We work to make the joy and life-saving skills of swimming accessible to everyone. The four things that we really focus on are the importance of life jackets; Water Watchers, which is designating one person who will focus on the pool or open water; swimming lessons; and CPR. These are things that would have potentially saved Yori.
We’re doing things like putting up life jacket loaner stations in our community to make sure that when people go to the beach they have access to them. We're also putting children through swim lessons for free. And we work with our local paediatricians to make sure that they're having the conversation about drowning.
Black and brown children are three to five times more likely to drown than their white counterparts. A lot of that is generational, and it's due to systemic racism because as late as the 1960s, pools were still segregated. And when they became desegregated, some of the pools closed down and private pools opened, which meant only the people who could afford memberships and afford country clubs were able to swim. It’s generational in that statistics show that if your grandparents don't know how to swim, you’re more likely to not know how to swim either.
About a year after Yori died, I knew that I needed to do something. I needed to make sure that it didn't happen to someone else. The medium of film is really powerful in that it can reach the masses and I happen to have a background in production.
I started by interviewing Yori's paediatrician. Then I slowly started reaching out to other people, parents and families who've had a similar experience, and it just all came together. I definitely feel like it was meant to be.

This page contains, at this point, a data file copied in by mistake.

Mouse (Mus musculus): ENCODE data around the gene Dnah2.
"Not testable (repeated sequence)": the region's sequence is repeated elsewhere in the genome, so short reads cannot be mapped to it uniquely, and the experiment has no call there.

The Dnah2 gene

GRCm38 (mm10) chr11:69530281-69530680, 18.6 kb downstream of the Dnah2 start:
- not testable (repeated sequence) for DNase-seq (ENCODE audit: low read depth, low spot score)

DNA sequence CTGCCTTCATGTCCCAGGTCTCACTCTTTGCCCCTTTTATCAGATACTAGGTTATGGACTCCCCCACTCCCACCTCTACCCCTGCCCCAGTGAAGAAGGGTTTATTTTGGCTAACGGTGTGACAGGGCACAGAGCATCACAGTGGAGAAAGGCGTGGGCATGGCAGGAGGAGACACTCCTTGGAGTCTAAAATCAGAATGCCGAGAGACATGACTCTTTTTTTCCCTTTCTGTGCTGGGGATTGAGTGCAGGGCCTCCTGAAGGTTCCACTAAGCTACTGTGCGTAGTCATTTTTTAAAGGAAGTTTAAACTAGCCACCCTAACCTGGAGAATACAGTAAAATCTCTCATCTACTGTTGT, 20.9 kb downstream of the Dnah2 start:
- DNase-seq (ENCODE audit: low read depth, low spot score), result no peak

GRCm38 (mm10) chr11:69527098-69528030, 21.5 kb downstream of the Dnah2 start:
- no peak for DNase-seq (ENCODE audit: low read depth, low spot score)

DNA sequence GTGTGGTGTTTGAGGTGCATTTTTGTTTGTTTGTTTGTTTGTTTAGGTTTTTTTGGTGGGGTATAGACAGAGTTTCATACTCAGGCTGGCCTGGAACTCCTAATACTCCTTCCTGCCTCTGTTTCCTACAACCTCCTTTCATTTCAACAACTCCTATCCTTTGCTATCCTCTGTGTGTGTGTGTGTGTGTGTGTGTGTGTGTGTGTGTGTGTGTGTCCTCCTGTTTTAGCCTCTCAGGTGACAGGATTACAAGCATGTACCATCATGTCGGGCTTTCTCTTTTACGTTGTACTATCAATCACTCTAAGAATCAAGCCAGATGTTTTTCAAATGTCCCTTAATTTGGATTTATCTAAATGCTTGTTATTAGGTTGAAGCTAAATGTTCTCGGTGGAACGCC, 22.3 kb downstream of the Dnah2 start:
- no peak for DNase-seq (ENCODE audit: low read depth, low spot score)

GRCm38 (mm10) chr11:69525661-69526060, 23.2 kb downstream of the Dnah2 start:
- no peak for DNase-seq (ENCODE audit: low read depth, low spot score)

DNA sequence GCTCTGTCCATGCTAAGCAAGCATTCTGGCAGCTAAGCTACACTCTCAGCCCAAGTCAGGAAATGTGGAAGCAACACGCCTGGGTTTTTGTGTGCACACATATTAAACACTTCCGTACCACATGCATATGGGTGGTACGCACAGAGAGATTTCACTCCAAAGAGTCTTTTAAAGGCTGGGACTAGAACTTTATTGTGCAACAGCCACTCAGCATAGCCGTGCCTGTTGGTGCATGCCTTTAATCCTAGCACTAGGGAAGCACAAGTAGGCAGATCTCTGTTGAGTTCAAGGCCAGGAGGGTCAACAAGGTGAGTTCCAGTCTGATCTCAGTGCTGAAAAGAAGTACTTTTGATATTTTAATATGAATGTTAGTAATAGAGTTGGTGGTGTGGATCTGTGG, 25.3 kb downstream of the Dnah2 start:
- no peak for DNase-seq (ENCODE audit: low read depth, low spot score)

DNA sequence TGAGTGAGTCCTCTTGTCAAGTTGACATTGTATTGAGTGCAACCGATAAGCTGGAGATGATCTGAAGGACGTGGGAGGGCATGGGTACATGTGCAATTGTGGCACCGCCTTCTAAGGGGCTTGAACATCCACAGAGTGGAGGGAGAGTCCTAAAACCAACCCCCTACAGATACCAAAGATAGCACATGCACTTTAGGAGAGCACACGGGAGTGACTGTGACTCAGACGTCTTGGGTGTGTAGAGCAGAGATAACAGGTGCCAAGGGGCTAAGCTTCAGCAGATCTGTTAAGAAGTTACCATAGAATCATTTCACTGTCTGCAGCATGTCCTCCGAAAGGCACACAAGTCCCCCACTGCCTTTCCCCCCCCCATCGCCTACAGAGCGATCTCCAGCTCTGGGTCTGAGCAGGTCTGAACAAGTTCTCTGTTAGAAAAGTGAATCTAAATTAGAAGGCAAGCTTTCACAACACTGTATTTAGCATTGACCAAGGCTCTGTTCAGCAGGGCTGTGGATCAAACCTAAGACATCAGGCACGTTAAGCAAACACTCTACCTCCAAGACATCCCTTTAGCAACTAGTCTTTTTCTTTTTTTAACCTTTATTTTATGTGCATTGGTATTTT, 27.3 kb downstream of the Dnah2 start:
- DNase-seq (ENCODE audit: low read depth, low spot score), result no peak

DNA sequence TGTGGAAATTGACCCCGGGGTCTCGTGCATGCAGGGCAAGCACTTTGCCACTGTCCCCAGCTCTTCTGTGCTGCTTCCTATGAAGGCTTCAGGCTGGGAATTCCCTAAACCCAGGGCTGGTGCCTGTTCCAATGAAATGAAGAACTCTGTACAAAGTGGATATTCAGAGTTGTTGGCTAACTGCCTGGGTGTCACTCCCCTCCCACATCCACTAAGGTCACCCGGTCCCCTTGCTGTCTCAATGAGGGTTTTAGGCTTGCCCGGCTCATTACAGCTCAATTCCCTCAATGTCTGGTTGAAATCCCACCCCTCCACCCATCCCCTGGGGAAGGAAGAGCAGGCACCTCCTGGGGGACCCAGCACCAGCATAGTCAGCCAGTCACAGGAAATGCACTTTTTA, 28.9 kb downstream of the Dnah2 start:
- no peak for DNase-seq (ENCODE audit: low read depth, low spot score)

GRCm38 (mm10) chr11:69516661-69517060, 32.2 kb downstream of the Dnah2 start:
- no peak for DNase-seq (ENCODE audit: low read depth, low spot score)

And so the film is twofold: It's a beautiful legacy for my son and the other children that are in the film and their families, and it’s also just a great vehicle to allow viewers a peek into this violent epidemic of drowning and the aftermath of losing a child to drowning.
I don't want to scare people—I don't want drowning to be something you fear, because water is beautiful, and swimming is fun, it's a form of exercise and it's a lifelong skill. But I would say know: before you go and don't take your eyes off your family. Because it unfortunately can happen to anyone. And it's quick. It's incredibly quick and it's incredibly silent. In the movies, people are splashing and saying “Help! Help!” In reality, it was eerily silent.
And talk to your kids about it, and teach them to always ask for permission before they go in. If every time your kid got in the pool, they said, “Hey, Mommy, I'm getting ready to get into the water. Is that OK?” then your attention will be focused there. Because that's what happens. In my case, we just weren't really paying attention, but a lot of parents say they thought their kid was napping or doing whatever and next thing you know, they've slipped out and gone to the water.
In the time that it takes for you to read a text message and reply back, your child can drown. That's how quickly it happens. Drowning is one of those things that you can easily prevent just by keeping your eyes open. It’s not brain surgery—we can do this. We're not waiting for a cure. It's just watching our kids closely.